The only thought for this leg was to not go too fast up Skiddaw and get down Hall’s fell in the last of the light. Bonus points if it’s not raining. Well two out of three wasn’t bad. Fortunately the rain stopped as we approach the summit. The other team head off towards Doddick Fell and I drop straight off down Hall’s fell. Ive been too clever here before, moving away on supposed quicker lines to find myself in no man’s land, too low and well off route. Today I choose a good line. It is fortunate that I’m through the technical section when the wind reminds me who is boss, nearly blowing me off my feet. Running head first into it I make no progress at all for a while which made leg 2 a sobering proposition. Overall though it’s a great first leg.
Leg 2 Support Mathew Lynas. Road support Nida and Wendy
It’s a quick pit stop at Threkeld. Wendy made me a welcome cuppa as Nida filled the bottles and I restuffed the snack pouches and then off Matt and I go.
I find leg 2 a tough leg, so was very relieved when Matt, fresh from Lejog support duties the day before said he could make it. The aim was to arrive at the start of 3 with good legs so I had adjusted the schedule to suit, although I knew from previous reccys that I would still need to keep pushing so as not to lose time. I was hoping for a tailwind but the wind seemed to be pushing us into ground on the ascent up Clough head. There wasn’t too much chat, because of the weather, but this helped focus us on the nav which in poor vis was proving tricky. We had a bit of luck though, a couple of occasions the clag lifted when we needed it to, to find the vague cairns marking the tops. We were both thankful for our GPS watches. We did find ourselves a bit off course at a few points but caught ourselves early enough without losing much time.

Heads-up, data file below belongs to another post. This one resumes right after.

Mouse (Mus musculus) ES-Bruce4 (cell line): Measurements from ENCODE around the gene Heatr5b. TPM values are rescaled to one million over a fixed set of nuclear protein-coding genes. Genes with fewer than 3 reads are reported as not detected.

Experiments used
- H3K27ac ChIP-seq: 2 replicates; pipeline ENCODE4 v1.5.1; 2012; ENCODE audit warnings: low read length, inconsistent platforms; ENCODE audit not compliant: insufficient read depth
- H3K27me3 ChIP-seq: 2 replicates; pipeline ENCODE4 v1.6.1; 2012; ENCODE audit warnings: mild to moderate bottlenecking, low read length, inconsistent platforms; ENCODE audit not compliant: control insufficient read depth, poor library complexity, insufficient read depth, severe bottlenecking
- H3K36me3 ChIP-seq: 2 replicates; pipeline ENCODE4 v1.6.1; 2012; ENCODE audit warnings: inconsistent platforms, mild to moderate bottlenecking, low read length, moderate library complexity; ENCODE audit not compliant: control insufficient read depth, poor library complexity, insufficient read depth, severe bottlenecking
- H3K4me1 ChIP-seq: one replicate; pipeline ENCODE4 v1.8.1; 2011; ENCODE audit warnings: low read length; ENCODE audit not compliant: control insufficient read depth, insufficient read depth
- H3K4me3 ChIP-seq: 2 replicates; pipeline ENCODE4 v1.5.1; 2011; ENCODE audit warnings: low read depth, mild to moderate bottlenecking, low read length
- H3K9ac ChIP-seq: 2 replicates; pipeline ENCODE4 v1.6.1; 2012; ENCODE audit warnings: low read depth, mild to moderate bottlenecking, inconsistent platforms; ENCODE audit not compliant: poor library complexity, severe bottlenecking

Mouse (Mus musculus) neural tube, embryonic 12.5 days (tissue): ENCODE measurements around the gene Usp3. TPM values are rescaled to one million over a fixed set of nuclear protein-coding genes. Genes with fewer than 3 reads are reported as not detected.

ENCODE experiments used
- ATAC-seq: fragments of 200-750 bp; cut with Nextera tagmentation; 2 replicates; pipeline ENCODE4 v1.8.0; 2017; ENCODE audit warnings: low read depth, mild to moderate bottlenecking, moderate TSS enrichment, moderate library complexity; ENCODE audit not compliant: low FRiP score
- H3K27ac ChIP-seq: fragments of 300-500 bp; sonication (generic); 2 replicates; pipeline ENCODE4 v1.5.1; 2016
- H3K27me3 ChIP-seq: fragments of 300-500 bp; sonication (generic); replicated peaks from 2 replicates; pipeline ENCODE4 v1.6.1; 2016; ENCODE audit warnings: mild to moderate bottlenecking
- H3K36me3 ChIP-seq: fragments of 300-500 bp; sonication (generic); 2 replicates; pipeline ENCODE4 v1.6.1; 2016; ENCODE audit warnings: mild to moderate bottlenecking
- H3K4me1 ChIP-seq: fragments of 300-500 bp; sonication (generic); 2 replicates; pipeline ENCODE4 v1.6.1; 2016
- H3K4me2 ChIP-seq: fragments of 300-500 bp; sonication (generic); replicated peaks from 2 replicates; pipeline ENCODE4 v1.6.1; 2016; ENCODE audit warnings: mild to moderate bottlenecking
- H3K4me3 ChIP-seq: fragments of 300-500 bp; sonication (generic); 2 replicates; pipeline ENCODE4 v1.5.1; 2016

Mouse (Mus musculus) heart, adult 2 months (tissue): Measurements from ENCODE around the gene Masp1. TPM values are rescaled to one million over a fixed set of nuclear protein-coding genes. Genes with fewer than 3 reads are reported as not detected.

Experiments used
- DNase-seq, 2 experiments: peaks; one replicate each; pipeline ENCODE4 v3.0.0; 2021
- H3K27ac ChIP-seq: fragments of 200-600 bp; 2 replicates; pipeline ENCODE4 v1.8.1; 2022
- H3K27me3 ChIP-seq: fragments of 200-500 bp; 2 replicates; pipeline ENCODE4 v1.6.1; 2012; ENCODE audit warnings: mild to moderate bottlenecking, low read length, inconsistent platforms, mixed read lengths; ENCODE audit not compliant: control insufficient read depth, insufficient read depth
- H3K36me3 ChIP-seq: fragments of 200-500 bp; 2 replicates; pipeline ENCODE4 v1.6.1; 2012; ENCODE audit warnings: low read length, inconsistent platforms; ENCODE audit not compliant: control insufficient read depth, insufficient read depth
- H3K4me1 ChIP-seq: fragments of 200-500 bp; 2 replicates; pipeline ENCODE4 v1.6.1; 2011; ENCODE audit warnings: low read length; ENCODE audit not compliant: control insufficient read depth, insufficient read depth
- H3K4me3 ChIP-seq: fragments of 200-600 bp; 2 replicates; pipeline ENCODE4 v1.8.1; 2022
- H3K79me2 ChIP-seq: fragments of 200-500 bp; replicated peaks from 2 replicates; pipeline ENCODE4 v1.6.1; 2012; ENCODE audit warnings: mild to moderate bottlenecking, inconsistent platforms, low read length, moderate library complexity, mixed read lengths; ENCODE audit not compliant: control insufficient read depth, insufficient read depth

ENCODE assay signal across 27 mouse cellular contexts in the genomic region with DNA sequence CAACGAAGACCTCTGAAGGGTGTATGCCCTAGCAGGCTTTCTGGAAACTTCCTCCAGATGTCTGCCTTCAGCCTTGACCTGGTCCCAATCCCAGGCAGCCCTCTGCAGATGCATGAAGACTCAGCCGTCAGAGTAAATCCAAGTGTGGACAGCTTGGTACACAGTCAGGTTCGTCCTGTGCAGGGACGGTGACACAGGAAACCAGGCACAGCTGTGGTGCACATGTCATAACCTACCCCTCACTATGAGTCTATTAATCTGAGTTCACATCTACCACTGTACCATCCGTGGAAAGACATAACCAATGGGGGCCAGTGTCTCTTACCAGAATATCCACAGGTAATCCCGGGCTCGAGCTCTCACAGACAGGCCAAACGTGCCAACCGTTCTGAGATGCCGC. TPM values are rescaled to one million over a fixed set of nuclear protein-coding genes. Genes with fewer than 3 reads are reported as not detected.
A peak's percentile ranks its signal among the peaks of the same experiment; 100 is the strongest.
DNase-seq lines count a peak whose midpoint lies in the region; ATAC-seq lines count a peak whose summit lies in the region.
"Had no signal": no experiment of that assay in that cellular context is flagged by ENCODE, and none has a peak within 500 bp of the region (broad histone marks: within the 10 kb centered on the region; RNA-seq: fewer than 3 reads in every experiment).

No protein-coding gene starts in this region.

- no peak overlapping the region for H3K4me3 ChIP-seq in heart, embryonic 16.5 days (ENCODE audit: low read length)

The weather was at its worse on this leg, I remember Matt laughing out loud during a particular squalid moment questioning our sanity, but overall it added to the adventure. It didn’t really slow me down, and all my kit was working well, keeping me warm enough. By having to concentrate so much the leg went reasonably quickly. It was a dark night and I was less aware than usual of where we were. Even when we got to Hellvelyn, the path seemed unfamiliar in the pitch black, whereas on previous occasions with dawn breaking the views had been superb.
Shoe choice had been tricky. I was expecting to wear trail shoes at this time of year, but had opted for my Mutants for extra grip on the wet grass. Was very pleased of my choice coming down off Dollywagon, as Matt slipped and slid his way to the bottom.